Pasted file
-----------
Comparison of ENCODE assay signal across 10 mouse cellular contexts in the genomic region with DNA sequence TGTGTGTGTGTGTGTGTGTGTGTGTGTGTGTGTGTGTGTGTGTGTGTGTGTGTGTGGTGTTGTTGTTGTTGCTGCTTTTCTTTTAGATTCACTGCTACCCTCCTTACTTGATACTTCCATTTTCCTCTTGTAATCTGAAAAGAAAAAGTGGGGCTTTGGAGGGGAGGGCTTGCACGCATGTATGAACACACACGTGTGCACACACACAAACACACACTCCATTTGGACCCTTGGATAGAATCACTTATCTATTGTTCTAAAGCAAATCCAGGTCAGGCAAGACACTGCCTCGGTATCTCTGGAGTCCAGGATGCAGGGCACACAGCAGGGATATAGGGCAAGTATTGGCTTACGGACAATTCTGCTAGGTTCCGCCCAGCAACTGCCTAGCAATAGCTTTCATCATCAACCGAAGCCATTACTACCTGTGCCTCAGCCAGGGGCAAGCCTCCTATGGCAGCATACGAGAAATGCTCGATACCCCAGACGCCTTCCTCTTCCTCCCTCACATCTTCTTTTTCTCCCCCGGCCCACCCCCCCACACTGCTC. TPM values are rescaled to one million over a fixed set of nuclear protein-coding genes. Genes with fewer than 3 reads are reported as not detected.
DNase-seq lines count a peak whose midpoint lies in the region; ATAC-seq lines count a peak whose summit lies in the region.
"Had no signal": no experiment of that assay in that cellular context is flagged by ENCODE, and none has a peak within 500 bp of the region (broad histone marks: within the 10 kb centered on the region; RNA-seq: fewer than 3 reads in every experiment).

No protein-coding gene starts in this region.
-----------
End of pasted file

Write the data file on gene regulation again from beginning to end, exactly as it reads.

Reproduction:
Comparison of ENCODE assay signal across 10 mouse cellular contexts in the genomic region with DNA sequence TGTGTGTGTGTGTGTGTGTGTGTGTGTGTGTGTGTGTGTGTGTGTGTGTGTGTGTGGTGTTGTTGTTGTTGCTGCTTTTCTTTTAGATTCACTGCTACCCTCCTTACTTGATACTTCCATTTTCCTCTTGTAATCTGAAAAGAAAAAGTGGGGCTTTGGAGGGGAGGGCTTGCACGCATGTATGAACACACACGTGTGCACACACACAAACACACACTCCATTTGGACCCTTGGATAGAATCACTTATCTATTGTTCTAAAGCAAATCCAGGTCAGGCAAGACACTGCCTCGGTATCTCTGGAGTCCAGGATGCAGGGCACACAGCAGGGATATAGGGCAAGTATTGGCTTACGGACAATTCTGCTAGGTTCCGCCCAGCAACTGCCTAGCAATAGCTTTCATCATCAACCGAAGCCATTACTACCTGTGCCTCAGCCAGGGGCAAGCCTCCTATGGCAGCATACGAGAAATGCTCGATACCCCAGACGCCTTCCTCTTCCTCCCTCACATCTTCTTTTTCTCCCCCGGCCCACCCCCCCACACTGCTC. TPM values are rescaled to one million over a fixed set of nuclear protein-coding genes. Genes with fewer than 3 reads are reported as not detected.
DNase-seq lines count a peak whose midpoint lies in the region; ATAC-seq lines count a peak whose summit lies in the region.
"Had no signal": no experiment of that assay in that cellular context is flagged by ENCODE, and none has a peak within 500 bp of the region (broad histone marks: within the 10 kb centered on the region; RNA-seq: fewer than 3 reads in every experiment).

No protein-coding gene starts in this region.